Thereafter, the trial court inquired of counsel as to the proper procedural handling of the case and noted that Pellegrin was representing the three parties on trial, Kee Food, Mohamed, and Southla. No request was made by Pellegrin for Kassim to act as agent for the parties on trial. Counsel for the State asked the trial court if Kassim should be removed from the courtroom for security reasons. Initially, Pellegrin requested that the witnesses be sequestered, but he withdrew that request, noting the relationship of the one potential witness for the State to the parties. Counsel for the State reiterated that he did not see any reason for Kassim to stay in the courtroom. The trial court then determined that there was no reason for Kassim to remain in the courtroom and that Kassim's presence created a security issue. Again, at this time, no request was made for Kassim to remain in the courtroom to act as an agent of Appellants at the trial. Therefore, the trial court ordered Kassim to be returned to jail until he was called as a witness. Pellegrin did not object to Kassim's removal. During the trial, the State called Kassim as a witness, who invoked his Fifth Amendment right against self-incrimination after initially requesting to speak with his criminal attorney. Following his testimony, Kassim made no request to remain in the courtroom.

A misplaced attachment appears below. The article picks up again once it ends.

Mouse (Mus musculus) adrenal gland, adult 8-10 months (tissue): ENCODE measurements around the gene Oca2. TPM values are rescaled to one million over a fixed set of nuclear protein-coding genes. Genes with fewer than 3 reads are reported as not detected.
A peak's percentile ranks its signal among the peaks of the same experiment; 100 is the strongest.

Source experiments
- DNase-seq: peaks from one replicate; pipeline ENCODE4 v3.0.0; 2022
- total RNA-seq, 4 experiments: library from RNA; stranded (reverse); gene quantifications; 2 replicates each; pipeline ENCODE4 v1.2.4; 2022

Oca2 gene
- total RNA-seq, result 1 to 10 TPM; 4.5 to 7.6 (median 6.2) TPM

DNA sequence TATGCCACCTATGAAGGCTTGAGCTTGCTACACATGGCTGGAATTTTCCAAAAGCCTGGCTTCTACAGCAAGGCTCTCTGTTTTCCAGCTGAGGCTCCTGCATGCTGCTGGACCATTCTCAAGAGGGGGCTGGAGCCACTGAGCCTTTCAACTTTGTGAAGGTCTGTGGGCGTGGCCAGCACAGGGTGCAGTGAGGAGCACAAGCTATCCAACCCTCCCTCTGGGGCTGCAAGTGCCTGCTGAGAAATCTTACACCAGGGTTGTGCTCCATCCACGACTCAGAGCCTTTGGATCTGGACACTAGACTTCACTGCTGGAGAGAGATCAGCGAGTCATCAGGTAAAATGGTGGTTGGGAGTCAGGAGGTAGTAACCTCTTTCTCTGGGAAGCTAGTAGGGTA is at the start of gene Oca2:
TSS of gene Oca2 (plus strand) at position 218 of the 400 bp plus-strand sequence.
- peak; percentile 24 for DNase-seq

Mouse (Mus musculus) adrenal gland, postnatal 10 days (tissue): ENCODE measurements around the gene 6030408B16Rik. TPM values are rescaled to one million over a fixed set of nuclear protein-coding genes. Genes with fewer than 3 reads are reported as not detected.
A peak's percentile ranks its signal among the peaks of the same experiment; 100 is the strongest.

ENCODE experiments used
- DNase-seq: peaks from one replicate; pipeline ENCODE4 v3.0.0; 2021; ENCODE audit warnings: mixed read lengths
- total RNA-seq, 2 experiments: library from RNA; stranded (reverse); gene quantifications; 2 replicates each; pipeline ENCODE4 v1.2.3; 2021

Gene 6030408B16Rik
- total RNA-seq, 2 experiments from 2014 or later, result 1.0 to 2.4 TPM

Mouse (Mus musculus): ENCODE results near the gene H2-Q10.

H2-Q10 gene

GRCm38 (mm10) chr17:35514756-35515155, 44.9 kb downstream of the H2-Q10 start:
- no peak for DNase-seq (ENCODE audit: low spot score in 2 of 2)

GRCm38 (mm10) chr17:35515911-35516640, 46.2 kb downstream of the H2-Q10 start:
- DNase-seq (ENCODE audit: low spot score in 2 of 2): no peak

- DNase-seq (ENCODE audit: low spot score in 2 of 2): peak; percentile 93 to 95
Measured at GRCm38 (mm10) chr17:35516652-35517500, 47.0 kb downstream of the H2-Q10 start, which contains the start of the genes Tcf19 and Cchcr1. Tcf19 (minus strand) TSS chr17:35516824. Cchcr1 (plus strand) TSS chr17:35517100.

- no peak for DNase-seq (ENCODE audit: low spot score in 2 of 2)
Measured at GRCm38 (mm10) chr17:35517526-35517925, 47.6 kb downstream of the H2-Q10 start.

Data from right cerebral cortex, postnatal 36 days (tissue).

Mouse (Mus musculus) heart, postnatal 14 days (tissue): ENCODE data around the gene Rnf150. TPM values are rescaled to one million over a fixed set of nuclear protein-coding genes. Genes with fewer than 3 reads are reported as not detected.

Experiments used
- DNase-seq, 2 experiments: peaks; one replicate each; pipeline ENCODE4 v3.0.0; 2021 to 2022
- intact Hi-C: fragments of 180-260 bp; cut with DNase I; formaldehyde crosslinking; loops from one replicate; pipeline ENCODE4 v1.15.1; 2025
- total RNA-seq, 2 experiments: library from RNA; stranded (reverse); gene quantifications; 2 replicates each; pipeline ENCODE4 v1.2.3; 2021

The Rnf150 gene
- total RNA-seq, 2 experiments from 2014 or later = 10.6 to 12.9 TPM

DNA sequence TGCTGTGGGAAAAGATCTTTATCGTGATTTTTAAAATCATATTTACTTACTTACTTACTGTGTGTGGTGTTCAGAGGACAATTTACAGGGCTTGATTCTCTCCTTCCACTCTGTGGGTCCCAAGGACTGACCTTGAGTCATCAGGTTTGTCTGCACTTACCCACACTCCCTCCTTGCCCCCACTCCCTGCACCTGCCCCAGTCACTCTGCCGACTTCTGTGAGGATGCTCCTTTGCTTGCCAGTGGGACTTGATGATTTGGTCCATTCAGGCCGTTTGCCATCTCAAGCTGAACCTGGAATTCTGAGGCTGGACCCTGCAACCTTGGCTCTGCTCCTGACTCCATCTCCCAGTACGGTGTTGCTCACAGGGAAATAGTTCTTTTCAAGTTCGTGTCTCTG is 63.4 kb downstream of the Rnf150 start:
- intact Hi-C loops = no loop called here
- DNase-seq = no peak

After considering all the evidence, the trial court concluded that all of the Appellants knew that synthetic marijuana was being distributed from the convenience store. The trial court noted that all the claims in regard to Kassim had previously been adjudicated. Therefore, it ordered that judgment be rendered against Kee Food, Mohamed, and Southla forfeiting to the State all of the items of property claimed in the civil forfeiture proceeding. The trial court signed a judgment in accordance with its oral ruling on October 5, 2018, dismissing all claims. It is from this judgment that Appellants appeal.